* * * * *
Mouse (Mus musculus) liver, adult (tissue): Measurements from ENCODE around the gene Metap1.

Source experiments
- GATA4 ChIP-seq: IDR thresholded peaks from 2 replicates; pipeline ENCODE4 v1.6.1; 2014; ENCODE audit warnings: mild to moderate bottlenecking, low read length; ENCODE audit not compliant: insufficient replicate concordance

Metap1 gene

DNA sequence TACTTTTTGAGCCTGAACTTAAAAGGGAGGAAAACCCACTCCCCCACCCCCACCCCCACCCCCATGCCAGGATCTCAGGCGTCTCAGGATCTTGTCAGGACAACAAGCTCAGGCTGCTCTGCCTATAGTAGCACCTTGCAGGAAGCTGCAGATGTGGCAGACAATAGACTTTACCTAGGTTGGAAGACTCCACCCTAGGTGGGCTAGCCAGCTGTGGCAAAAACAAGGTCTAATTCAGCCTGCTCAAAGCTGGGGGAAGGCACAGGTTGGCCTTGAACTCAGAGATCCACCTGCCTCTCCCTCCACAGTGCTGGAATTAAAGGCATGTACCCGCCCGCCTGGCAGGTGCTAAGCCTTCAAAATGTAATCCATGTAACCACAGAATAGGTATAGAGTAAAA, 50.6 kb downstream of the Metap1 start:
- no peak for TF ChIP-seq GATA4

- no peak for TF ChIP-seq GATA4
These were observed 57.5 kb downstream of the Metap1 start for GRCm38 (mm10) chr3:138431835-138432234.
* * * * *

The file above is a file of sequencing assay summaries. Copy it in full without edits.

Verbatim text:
Mouse (Mus musculus) liver, adult (tissue): Measurements from ENCODE around the gene Metap1.

Source experiments
- GATA4 ChIP-seq: IDR thresholded peaks from 2 replicates; pipeline ENCODE4 v1.6.1; 2014; ENCODE audit warnings: mild to moderate bottlenecking, low read length; ENCODE audit not compliant: insufficient replicate concordance

Metap1 gene

DNA sequence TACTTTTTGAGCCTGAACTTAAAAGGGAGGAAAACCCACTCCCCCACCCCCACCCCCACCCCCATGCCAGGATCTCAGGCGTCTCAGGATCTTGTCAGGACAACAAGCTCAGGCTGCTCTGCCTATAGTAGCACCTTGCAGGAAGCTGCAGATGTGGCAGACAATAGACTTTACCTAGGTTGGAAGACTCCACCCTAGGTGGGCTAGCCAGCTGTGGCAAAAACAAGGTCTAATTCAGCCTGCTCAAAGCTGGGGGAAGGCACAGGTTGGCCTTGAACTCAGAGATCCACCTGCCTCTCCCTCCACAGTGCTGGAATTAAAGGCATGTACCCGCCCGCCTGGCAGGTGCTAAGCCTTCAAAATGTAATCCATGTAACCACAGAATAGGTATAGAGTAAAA, 50.6 kb downstream of the Metap1 start:
- no peak for TF ChIP-seq GATA4

- no peak for TF ChIP-seq GATA4
These were observed 57.5 kb downstream of the Metap1 start for GRCm38 (mm10) chr3:138431835-138432234.